Paper No. 99004 of the Journal of the American Water Resources Association.Discussions are open until June 1,2001.
THE EFFECT OF RESIDENTIAL DEVELOPMENT ON GROUND-WATER QUALITY NEAR DETROIT, MICHIGAN1
Article first published online: 8 JUN 2007
JAWRA Journal of the American Water Resources Association
Volume 36, Issue 5, pages 1023–1038, October 2000
How to Cite
Thomas, M. A. (2000), THE EFFECT OF RESIDENTIAL DEVELOPMENT ON GROUND-WATER QUALITY NEAR DETROIT, MICHIGAN. JAWRA Journal of the American Water Resources Association, 36: 1023–1038. doi: 10.1111/j.1752-1688.2000.tb05707.x
- Issue published online: 8 JUN 2007
- Article first published online: 8 JUN 2007
- ground-water quality;
- Cl/Br ratios;
- residential development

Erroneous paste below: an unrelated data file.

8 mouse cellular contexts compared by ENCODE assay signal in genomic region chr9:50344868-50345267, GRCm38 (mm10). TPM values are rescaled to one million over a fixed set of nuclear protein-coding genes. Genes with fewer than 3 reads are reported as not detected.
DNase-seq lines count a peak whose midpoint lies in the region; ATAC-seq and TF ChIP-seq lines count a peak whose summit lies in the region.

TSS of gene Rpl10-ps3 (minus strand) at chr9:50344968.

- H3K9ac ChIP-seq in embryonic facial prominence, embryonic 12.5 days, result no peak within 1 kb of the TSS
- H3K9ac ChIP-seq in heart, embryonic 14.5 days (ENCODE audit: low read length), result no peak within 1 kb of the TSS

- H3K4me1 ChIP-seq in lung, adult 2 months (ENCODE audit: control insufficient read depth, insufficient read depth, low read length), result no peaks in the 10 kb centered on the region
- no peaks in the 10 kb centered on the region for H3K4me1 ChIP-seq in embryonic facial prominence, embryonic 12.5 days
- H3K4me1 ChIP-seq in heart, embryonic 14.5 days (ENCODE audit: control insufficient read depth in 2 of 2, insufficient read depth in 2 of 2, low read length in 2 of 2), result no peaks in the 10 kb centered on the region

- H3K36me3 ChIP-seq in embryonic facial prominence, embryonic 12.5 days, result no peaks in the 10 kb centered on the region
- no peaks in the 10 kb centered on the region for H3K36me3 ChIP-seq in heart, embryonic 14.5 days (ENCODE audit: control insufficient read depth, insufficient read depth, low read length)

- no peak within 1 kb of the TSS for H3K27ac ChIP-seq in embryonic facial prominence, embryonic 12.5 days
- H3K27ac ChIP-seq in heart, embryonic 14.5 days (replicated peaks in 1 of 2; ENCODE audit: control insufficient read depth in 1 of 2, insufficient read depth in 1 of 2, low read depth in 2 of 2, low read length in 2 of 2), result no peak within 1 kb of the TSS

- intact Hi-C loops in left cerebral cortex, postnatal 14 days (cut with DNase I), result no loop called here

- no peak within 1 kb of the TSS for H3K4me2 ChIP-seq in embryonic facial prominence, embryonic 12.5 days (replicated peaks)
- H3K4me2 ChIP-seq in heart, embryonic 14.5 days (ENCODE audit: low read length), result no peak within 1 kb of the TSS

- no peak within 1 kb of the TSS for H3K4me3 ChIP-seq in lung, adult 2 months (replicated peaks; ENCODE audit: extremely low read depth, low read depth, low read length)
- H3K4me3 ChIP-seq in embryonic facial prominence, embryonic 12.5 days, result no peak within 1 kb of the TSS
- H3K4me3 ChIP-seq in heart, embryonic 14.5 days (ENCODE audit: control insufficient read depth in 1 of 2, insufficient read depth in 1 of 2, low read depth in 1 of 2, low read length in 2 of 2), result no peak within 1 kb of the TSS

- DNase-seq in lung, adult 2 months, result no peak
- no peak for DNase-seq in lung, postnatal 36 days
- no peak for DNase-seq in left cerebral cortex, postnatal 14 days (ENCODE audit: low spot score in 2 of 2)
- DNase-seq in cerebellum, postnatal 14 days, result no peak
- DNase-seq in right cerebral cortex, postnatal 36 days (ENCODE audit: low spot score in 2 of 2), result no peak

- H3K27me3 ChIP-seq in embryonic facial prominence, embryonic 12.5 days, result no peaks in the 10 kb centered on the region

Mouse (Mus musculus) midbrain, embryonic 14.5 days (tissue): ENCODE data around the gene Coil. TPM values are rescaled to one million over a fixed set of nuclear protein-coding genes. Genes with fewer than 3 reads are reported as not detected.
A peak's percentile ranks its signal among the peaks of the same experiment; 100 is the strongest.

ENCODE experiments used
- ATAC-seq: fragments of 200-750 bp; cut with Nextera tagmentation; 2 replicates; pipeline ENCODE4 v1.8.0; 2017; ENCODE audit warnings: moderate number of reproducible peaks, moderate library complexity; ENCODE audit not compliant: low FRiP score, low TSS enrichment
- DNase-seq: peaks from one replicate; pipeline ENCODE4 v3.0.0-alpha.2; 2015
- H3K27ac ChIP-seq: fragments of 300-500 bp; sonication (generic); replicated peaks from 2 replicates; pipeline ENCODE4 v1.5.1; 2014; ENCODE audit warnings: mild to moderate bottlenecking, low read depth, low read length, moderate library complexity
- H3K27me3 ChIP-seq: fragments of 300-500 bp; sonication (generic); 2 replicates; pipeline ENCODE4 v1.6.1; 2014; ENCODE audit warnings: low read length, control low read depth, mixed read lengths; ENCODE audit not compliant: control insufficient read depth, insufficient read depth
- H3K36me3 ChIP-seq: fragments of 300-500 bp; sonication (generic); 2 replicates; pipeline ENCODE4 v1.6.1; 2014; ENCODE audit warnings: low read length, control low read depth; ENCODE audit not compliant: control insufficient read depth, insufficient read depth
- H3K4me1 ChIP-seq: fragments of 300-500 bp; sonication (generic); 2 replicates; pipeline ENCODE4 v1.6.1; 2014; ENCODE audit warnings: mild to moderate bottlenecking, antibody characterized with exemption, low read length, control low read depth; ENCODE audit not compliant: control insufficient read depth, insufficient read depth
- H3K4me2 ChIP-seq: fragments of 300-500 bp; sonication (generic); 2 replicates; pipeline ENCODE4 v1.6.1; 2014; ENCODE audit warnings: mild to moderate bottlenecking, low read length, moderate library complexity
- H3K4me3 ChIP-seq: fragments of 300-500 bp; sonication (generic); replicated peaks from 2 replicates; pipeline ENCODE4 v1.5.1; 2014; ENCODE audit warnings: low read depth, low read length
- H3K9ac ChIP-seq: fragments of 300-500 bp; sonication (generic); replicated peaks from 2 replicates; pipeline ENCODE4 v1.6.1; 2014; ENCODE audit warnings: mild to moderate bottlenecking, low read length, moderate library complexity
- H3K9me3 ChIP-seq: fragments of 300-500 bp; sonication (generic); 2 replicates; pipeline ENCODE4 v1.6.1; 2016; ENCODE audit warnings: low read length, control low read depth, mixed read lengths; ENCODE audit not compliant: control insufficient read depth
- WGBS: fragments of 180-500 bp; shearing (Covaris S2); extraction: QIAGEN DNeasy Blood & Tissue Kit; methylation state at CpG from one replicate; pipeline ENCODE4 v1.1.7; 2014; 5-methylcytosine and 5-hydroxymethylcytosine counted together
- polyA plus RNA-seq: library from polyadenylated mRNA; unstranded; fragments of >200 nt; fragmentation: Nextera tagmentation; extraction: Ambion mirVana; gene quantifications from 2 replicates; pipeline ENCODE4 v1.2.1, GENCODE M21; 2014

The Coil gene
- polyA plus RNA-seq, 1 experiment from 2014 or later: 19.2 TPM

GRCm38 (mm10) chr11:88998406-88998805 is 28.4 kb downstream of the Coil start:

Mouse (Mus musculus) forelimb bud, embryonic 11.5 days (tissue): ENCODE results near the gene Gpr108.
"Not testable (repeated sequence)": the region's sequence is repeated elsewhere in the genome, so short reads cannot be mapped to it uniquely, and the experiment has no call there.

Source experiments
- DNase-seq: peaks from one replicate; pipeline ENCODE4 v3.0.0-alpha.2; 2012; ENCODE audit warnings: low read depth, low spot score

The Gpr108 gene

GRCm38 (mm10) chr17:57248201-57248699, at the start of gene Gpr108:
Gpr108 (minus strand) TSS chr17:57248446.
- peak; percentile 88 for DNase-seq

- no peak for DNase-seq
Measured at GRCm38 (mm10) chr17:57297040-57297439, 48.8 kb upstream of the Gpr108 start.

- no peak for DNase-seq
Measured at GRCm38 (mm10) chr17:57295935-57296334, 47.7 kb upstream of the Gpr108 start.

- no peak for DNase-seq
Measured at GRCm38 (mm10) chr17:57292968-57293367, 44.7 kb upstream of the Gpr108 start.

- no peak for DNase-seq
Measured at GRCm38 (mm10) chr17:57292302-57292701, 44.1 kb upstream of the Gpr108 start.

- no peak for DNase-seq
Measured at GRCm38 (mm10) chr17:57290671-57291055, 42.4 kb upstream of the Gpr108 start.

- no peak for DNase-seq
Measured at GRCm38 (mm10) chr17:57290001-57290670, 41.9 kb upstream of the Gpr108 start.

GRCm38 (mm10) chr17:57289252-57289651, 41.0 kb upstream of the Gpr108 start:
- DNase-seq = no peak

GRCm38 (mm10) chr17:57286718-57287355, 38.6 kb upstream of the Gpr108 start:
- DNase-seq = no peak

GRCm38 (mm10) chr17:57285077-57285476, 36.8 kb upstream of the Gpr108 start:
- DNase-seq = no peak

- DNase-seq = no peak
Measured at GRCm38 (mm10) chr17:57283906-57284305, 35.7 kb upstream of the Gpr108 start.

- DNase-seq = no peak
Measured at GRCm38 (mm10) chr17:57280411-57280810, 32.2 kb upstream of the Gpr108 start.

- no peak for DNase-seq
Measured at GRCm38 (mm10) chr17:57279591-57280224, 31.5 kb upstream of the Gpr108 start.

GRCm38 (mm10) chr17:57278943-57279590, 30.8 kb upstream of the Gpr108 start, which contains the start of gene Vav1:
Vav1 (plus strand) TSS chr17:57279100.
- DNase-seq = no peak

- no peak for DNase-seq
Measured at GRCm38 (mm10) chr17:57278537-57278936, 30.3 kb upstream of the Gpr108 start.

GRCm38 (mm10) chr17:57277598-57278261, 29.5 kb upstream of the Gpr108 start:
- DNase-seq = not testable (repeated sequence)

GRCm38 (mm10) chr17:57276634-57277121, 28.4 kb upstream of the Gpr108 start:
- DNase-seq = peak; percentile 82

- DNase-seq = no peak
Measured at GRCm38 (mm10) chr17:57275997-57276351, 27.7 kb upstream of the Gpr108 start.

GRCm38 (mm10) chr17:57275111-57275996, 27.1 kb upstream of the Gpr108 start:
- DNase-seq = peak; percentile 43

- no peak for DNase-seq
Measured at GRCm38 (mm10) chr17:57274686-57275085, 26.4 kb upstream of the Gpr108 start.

ABSTRACT: Two water-quality studies were done on the outskirts of the Detroit metropolitan area to determine how recent residential development has affected ground-water quality. Pairs of monitor and domestic wells were sampled in areas where residential land use overlies glacial outwash deposits. Young, shallow waters had significantly higher median concentrations of nitrate, chloride, and dissolved solids than older, deeper waters. Analysis of chloride/bromide ratios indicates that elevated salinities are due to human activities rather than natural factors, such as upward migration of brine. Trace concentrations of volatile organic compounds were detected in samples from 97 percent of the monitor wells. Pesticides were detected infrequently even though they are routinely applied to lawns and roadways in the study area. The greatest influence on ground-water quality appears to be from septic-system effluent (domestic sewage, household solvents, water-softener backwash) and infiltration of storm-water runoff from paved surfaces (road salt, fuel residue). No health-related drinking-water standards were exceeded in samples from domestic wells. However, the effects of human activities are apparent in 76 percent of young waters, and at depths far below 25 feet, which is the current minimum well-depth requirement.